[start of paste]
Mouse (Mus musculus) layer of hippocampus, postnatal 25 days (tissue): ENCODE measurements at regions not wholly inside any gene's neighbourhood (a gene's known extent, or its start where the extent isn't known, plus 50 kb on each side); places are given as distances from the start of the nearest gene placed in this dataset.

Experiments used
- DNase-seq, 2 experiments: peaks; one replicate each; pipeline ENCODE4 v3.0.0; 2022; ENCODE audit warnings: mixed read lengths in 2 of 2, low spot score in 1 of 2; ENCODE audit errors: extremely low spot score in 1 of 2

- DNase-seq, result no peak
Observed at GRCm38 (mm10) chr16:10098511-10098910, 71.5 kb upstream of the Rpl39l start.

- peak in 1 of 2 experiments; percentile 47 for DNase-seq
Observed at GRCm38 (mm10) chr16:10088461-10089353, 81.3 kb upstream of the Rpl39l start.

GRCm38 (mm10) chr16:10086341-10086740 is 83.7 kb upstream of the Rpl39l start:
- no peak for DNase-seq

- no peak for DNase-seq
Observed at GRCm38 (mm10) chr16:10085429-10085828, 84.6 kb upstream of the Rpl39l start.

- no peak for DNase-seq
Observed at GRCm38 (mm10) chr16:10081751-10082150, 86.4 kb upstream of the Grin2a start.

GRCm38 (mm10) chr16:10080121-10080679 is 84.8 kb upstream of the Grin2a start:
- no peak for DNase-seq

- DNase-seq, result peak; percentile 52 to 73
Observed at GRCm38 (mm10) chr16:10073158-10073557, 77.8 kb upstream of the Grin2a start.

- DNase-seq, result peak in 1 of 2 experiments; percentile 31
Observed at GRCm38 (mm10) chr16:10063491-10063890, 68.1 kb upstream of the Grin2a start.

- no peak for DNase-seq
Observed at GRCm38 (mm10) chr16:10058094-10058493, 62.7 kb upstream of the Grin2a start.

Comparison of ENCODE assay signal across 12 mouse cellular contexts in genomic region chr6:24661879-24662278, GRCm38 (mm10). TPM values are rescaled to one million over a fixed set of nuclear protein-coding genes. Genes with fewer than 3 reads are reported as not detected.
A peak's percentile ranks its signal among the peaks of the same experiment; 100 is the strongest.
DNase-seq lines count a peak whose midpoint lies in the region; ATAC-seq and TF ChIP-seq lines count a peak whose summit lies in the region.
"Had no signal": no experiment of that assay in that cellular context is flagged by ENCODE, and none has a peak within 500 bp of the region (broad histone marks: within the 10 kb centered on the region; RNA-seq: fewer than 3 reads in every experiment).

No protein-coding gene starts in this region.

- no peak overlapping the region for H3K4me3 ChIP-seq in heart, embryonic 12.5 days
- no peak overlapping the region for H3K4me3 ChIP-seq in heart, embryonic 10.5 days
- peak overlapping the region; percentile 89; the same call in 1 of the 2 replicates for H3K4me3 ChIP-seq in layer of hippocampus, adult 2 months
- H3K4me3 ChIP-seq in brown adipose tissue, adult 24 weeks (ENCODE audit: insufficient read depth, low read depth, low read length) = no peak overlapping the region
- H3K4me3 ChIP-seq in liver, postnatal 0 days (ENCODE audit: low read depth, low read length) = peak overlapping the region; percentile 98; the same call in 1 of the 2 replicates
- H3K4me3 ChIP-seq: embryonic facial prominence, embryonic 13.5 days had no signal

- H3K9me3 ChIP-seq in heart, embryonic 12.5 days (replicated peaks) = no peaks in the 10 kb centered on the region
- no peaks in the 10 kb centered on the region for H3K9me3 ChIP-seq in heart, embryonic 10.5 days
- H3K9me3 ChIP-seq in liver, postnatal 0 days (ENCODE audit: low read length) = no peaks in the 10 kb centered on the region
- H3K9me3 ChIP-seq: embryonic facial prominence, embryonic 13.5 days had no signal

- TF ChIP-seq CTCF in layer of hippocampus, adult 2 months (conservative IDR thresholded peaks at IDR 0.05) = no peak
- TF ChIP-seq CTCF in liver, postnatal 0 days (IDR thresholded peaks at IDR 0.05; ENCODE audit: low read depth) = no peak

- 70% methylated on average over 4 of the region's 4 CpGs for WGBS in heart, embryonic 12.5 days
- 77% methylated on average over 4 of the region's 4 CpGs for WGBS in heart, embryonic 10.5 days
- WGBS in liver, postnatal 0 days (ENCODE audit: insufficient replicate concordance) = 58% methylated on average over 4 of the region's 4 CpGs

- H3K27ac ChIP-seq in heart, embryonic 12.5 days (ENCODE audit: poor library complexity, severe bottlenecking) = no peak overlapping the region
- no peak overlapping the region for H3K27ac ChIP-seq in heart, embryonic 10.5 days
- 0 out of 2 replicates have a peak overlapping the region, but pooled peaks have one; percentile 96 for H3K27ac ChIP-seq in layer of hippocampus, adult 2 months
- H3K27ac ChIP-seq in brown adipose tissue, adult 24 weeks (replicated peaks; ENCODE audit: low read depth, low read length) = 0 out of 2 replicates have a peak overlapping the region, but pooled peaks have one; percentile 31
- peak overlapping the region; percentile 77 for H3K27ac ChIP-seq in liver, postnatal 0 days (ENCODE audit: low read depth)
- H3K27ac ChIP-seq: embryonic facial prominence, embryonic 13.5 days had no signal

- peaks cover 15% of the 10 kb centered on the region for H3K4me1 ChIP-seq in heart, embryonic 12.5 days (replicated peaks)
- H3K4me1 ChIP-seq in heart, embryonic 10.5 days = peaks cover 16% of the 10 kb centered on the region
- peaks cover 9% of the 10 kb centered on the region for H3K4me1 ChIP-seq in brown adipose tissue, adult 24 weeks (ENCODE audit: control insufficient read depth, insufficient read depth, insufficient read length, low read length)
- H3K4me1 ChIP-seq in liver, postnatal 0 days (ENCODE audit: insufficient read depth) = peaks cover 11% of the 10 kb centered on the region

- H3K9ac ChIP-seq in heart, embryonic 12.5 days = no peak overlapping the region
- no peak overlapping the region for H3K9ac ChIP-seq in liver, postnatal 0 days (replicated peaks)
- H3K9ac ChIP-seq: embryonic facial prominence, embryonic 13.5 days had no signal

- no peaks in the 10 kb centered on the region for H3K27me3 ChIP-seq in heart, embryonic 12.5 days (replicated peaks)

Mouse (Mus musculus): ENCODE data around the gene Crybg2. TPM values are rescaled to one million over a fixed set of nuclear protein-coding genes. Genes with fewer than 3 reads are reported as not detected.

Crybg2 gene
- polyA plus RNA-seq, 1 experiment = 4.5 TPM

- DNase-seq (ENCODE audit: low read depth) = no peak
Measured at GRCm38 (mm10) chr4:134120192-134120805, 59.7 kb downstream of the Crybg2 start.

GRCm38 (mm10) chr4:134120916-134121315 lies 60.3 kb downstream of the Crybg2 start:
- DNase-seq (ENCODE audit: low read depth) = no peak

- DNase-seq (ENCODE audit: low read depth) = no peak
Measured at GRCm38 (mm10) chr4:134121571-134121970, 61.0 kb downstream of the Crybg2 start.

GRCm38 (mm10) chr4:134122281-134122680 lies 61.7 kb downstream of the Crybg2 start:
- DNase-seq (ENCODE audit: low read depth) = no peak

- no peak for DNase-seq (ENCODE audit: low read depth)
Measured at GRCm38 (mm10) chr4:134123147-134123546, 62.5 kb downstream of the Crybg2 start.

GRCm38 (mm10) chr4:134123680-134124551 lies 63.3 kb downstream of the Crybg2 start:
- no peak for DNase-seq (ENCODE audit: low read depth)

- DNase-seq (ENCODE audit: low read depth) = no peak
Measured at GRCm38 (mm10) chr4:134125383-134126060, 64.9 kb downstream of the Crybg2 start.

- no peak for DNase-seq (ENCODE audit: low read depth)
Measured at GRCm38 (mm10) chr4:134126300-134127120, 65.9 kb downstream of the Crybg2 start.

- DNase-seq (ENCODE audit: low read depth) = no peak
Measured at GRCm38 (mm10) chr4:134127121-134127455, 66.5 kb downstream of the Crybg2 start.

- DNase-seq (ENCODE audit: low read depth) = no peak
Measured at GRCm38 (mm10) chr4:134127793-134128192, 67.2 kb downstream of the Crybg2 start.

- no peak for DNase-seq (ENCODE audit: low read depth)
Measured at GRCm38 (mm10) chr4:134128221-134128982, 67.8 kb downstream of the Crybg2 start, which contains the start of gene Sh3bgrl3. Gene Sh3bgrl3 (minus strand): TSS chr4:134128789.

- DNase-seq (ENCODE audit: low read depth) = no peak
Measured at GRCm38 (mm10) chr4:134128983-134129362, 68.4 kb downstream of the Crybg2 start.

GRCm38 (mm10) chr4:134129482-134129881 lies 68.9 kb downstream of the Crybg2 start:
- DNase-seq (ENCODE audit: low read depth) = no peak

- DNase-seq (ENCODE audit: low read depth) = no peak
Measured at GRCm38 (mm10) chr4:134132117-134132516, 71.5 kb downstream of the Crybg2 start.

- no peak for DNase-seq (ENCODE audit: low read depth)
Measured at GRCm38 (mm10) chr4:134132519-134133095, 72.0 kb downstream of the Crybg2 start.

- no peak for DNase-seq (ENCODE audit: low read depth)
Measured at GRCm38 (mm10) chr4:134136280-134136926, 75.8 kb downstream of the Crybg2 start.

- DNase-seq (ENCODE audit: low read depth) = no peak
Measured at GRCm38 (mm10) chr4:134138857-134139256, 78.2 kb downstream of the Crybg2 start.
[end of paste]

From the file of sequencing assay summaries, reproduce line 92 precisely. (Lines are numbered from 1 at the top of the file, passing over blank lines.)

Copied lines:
Measured at GRCm38 (mm10) chr4:134138857-134139256, 78.2 kb downstream of the Crybg2 start.